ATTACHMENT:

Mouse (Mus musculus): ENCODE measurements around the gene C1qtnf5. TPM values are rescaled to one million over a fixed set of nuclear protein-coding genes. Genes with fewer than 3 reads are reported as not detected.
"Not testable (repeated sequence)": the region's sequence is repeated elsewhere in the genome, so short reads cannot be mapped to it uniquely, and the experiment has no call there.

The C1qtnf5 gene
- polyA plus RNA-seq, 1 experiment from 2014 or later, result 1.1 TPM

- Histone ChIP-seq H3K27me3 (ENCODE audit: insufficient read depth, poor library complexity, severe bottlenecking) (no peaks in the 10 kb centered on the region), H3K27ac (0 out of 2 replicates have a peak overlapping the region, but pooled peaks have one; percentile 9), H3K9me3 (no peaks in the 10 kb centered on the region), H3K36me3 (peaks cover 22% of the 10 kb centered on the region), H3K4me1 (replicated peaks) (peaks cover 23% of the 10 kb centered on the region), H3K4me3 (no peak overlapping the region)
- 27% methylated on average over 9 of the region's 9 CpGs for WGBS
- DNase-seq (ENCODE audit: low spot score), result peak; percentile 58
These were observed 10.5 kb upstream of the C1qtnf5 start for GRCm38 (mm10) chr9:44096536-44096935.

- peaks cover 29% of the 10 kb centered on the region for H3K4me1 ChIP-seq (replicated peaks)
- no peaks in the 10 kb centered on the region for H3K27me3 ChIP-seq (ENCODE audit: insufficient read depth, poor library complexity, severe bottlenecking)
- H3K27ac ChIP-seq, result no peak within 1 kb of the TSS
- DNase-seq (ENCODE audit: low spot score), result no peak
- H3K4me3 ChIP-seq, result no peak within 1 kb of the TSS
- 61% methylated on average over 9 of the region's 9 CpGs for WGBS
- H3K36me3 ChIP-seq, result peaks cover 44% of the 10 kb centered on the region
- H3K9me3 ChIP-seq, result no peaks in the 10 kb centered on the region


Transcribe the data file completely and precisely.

Mouse (Mus musculus): ENCODE measurements around the gene C1qtnf5. TPM values are rescaled to one million over a fixed set of nuclear protein-coding genes. Genes with fewer than 3 reads are reported as not detected.
"Not testable (repeated sequence)": the region's sequence is repeated elsewhere in the genome, so short reads cannot be mapped to it uniquely, and the experiment has no call there.

The C1qtnf5 gene
- polyA plus RNA-seq, 1 experiment from 2014 or later, result 1.1 TPM

- Histone ChIP-seq H3K27me3 (ENCODE audit: insufficient read depth, poor library complexity, severe bottlenecking) (no peaks in the 10 kb centered on the region), H3K27ac (0 out of 2 replicates have a peak overlapping the region, but pooled peaks have one; percentile 9), H3K9me3 (no peaks in the 10 kb centered on the region), H3K36me3 (peaks cover 22% of the 10 kb centered on the region), H3K4me1 (replicated peaks) (peaks cover 23% of the 10 kb centered on the region), H3K4me3 (no peak overlapping the region)
- 27% methylated on average over 9 of the region's 9 CpGs for WGBS
- DNase-seq (ENCODE audit: low spot score), result peak; percentile 58
These were observed 10.5 kb upstream of the C1qtnf5 start for GRCm38 (mm10) chr9:44096536-44096935.

- peaks cover 29% of the 10 kb centered on the region for H3K4me1 ChIP-seq (replicated peaks)
- no peaks in the 10 kb centered on the region for H3K27me3 ChIP-seq (ENCODE audit: insufficient read depth, poor library complexity, severe bottlenecking)
- H3K27ac ChIP-seq, result no peak within 1 kb of the TSS
- DNase-seq (ENCODE audit: low spot score), result no peak
- H3K4me3 ChIP-seq, result no peak within 1 kb of the TSS
- 61% methylated on average over 9 of the region's 9 CpGs for WGBS
- H3K36me3 ChIP-seq, result peaks cover 44% of the 10 kb centered on the region
- H3K9me3 ChIP-seq, result no peaks in the 10 kb centered on the region